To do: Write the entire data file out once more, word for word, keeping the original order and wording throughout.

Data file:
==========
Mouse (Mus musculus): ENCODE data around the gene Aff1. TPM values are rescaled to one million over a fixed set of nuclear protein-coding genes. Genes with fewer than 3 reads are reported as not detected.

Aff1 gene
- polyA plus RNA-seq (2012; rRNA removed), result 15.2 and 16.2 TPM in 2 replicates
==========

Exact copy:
Mouse (Mus musculus): ENCODE data around the gene Aff1. TPM values are rescaled to one million over a fixed set of nuclear protein-coding genes. Genes with fewer than 3 reads are reported as not detected.

Aff1 gene
- polyA plus RNA-seq (2012; rRNA removed), result 15.2 and 16.2 TPM in 2 replicates